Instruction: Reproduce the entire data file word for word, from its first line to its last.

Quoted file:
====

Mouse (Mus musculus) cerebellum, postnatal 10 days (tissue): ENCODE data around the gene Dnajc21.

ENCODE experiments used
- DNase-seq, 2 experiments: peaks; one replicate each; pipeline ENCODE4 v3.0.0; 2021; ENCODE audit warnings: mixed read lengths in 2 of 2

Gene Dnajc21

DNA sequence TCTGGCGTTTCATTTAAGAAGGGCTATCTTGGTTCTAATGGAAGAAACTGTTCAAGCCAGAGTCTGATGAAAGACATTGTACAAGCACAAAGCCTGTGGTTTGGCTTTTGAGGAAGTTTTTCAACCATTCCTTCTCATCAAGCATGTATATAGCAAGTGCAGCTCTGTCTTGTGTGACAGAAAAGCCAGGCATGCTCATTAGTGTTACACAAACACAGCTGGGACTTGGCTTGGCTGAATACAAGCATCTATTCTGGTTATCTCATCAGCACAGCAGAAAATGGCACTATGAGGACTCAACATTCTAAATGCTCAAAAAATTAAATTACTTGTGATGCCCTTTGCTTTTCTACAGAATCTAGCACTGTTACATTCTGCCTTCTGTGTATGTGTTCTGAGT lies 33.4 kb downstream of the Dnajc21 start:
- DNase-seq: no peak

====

Mouse (Mus musculus) cerebellum, postnatal 10 days (tissue): ENCODE data around the gene Dnajc21.

ENCODE experiments used
- DNase-seq, 2 experiments: peaks; one replicate each; pipeline ENCODE4 v3.0.0; 2021; ENCODE audit warnings: mixed read lengths in 2 of 2

Gene Dnajc21

DNA sequence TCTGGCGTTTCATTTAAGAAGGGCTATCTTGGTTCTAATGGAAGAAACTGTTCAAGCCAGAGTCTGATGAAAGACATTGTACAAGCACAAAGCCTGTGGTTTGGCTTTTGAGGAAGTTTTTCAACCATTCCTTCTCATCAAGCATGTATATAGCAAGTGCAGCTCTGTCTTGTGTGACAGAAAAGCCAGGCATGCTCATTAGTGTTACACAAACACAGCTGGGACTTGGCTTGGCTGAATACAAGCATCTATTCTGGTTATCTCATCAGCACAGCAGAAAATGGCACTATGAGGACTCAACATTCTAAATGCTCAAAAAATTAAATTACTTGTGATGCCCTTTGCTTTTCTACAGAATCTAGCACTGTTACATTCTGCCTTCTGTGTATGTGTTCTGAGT lies 33.4 kb downstream of the Dnajc21 start:
- DNase-seq: no peak